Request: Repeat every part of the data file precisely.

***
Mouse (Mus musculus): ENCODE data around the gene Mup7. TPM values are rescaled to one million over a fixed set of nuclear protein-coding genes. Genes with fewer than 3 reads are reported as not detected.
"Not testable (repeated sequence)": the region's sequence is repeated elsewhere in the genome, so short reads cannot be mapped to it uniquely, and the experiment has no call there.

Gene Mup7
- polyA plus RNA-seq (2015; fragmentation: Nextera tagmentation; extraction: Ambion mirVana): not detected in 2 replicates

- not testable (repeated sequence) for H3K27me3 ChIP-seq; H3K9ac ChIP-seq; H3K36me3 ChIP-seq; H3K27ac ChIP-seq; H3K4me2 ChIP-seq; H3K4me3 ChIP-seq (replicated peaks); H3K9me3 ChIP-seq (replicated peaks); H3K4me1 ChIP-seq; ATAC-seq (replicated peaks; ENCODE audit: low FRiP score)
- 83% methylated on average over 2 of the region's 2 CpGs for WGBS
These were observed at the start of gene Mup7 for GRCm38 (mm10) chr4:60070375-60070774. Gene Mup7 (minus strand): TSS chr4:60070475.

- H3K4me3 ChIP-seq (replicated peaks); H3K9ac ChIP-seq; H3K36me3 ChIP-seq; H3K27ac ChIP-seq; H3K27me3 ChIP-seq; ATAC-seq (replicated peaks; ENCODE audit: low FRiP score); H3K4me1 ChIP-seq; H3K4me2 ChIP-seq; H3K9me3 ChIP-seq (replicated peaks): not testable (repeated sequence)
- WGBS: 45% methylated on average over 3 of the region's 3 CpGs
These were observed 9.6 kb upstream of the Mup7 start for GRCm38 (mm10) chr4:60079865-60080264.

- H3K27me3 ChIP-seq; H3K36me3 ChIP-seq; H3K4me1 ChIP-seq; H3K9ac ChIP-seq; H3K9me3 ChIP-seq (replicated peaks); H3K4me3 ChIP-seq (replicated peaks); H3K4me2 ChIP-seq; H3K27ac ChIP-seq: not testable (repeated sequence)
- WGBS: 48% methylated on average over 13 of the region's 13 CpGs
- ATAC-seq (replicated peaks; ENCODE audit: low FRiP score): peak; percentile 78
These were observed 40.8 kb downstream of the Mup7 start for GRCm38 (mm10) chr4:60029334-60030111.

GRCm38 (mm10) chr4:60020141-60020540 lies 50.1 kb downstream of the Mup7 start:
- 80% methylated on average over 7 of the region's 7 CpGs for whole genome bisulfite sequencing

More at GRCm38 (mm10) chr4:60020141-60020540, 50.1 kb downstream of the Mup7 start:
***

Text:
Mouse (Mus musculus): ENCODE data around the gene Mup7. TPM values are rescaled to one million over a fixed set of nuclear protein-coding genes. Genes with fewer than 3 reads are reported as not detected.
"Not testable (repeated sequence)": the region's sequence is repeated elsewhere in the genome, so short reads cannot be mapped to it uniquely, and the experiment has no call there.

Gene Mup7
- polyA plus RNA-seq (2015; fragmentation: Nextera tagmentation; extraction: Ambion mirVana): not detected in 2 replicates

- not testable (repeated sequence) for H3K27me3 ChIP-seq; H3K9ac ChIP-seq; H3K36me3 ChIP-seq; H3K27ac ChIP-seq; H3K4me2 ChIP-seq; H3K4me3 ChIP-seq (replicated peaks); H3K9me3 ChIP-seq (replicated peaks); H3K4me1 ChIP-seq; ATAC-seq (replicated peaks; ENCODE audit: low FRiP score)
- 83% methylated on average over 2 of the region's 2 CpGs for WGBS
These were observed at the start of gene Mup7 for GRCm38 (mm10) chr4:60070375-60070774. Gene Mup7 (minus strand): TSS chr4:60070475.

- H3K4me3 ChIP-seq (replicated peaks); H3K9ac ChIP-seq; H3K36me3 ChIP-seq; H3K27ac ChIP-seq; H3K27me3 ChIP-seq; ATAC-seq (replicated peaks; ENCODE audit: low FRiP score); H3K4me1 ChIP-seq; H3K4me2 ChIP-seq; H3K9me3 ChIP-seq (replicated peaks): not testable (repeated sequence)
- WGBS: 45% methylated on average over 3 of the region's 3 CpGs
These were observed 9.6 kb upstream of the Mup7 start for GRCm38 (mm10) chr4:60079865-60080264.

- H3K27me3 ChIP-seq; H3K36me3 ChIP-seq; H3K4me1 ChIP-seq; H3K9ac ChIP-seq; H3K9me3 ChIP-seq (replicated peaks); H3K4me3 ChIP-seq (replicated peaks); H3K4me2 ChIP-seq; H3K27ac ChIP-seq: not testable (repeated sequence)
- WGBS: 48% methylated on average over 13 of the region's 13 CpGs
- ATAC-seq (replicated peaks; ENCODE audit: low FRiP score): peak; percentile 78
These were observed 40.8 kb downstream of the Mup7 start for GRCm38 (mm10) chr4:60029334-60030111.

GRCm38 (mm10) chr4:60020141-60020540 lies 50.1 kb downstream of the Mup7 start:
- 80% methylated on average over 7 of the region's 7 CpGs for whole genome bisulfite sequencing

More at GRCm38 (mm10) chr4:60020141-60020540, 50.1 kb downstream of the Mup7 start: